Abenaa Pokuaa: I am celebrating being here in the shop for a year, and also celebrating the fact that the business has been going on for three years. And for me it’s a big achievement and a blessing that we are still standing through a difficult time as it’s a recession for all retail. So overall it’s about giving thanks to God and thanks to my customers.

Me FiRi GHANA: As a fashion graduate, what made you specialise in African clothing especially with influences from the Ghanaian culture?

Abenaa Pokuaa: I’ve always wanted to specialise in the African clothing. I particularly like wearing African prints and I feel you can’t really find anything that I would like to wear out there. So before I decided to do fashion I always knew I was going to have a label that used my heritage, so for me it was just like a normal thing like drinking water.

Me FiRi GHANA: How does it feel to own your own shop and see people buy clothing you have designed?

Abenaa Pokuaa: It’s a good feeling.  It’s great to see people wearing your products but it is more interesting when you see people abroad who wouldn’t wear your products.  I have a lot of clients and companies who come from Dubai, Japan, Finland, and Italy who are not Africans and who have never been to Ghana before, and I love seeing that. And it’s nice sometimes when I am on the train and I spot someone wearing my designs.

Me FiRi GHANA: Where does your inspiration come from?

Abenaa Pokuaa: I am inspired by my heritage and obviously inspired by London. I live in Brixton where there’s so much happening, so just anything can inspire me, even a pencil. But I’m inspired by so many other things, but mainly my upbringing and my environment.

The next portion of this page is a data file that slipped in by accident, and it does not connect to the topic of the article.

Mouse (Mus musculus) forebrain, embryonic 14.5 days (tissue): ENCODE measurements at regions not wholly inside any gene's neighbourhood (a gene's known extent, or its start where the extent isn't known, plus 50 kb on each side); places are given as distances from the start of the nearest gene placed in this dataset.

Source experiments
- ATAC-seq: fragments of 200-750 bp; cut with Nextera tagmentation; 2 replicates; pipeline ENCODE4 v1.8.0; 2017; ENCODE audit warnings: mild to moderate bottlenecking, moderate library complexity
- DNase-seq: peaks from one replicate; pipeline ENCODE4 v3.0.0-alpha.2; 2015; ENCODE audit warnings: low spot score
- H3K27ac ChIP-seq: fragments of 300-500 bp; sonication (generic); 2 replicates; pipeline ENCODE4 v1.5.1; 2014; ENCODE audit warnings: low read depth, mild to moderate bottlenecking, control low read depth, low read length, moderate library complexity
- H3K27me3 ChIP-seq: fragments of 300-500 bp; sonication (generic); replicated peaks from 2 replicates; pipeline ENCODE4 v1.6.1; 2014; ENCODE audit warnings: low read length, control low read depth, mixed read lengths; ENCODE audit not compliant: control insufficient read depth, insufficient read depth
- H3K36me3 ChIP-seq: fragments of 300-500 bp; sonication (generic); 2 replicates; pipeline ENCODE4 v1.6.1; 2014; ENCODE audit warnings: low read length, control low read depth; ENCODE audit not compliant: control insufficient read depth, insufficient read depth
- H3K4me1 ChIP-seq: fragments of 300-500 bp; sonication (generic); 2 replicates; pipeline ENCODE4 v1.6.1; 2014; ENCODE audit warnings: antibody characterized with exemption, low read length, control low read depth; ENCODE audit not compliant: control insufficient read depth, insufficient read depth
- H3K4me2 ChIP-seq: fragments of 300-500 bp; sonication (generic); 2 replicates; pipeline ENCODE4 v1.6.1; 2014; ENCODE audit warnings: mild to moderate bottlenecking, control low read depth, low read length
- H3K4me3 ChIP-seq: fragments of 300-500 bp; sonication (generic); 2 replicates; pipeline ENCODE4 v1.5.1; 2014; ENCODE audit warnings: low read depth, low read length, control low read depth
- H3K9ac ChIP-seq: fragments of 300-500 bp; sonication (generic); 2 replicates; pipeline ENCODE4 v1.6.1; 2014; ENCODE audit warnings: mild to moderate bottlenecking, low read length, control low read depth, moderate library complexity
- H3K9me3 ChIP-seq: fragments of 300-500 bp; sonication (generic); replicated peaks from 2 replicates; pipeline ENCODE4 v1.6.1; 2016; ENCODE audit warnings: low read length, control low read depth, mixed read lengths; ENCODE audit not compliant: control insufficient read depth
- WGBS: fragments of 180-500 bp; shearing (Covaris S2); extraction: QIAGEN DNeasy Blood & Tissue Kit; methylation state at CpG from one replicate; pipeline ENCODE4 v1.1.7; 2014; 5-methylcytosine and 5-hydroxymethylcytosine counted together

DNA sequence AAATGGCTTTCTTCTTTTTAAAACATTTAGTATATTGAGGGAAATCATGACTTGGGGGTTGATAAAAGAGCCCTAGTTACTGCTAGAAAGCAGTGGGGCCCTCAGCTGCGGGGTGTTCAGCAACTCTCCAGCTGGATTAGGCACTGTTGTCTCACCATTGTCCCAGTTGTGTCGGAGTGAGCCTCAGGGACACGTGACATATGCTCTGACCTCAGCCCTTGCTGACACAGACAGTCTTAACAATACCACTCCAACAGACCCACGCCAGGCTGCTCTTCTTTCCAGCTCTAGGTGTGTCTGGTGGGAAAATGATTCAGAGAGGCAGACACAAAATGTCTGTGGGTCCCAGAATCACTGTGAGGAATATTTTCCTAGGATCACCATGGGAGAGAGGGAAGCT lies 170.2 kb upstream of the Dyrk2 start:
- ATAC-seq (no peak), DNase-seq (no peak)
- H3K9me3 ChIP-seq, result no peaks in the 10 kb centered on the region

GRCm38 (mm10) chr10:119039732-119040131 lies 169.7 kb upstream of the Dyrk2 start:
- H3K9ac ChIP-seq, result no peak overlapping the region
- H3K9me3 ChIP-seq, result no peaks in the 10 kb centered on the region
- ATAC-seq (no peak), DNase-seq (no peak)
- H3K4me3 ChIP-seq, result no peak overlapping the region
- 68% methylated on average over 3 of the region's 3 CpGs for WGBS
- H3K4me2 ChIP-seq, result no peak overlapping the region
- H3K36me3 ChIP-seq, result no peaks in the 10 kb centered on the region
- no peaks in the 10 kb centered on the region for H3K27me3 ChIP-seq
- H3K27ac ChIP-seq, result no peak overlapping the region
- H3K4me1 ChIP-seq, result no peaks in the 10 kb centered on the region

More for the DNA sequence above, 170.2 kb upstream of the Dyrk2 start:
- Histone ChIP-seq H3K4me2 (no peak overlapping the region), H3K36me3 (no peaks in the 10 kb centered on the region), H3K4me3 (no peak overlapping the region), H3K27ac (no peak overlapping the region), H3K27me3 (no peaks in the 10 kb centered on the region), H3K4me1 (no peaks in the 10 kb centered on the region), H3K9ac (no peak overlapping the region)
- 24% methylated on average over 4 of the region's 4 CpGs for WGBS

Me FiRi GHANA: When it comes to top British born Ghanaian designers you’re definitely amongst them, how do you stay on top of your game to ensure you cater for your customers?

Abenaa Pokuaa: For me I design for myself and people tend to like what I like. But you do have to keep your eye on the game and see what other brands are doing. I don’t really look at other designers within what I do, I look at other bigger and more established brands and see what they are doing and see why they are successful and translate that to what I do here. You just need to be innovative rather than copy.  You have to have your own ideas and if you have your own ideas you will always be on top, but if you are copying you are always going to be 10 steps behind.

Me FiRi GHANA: 2012 is just round the corner, what can we look out for?

Abenaa Pokuaa: Well there is so much happening next year, mainly two additional lines to the footwear range. There is a new style called OH! Afua which is a ladies wedge and they are wicked if I do say so myself.  And I have got Espadrilles style footwear which is unisex, but my focus would be more menswear because I have a lot of guys always complaining saying it’s all about the women. So expect the menswear to expand further and also the footwear range expanding.

Me FiRi GHANA: In 3 words, what makes your clothing unique?

Abenaa Pokuaa:  Style, Cut, Colour.

Abenaa Pokuaa for me is no doubt at the forefront of the revolution of African clothing and I can’t wait for the new footwear range, as I will definitely be investing in a pair or maybe two.

Make sure to check out the website www.ohemaohene.com or pop into the store in Brixton – 63 Atlantic Road, London SW9 8PU.

Kimberley Osei-Abeyie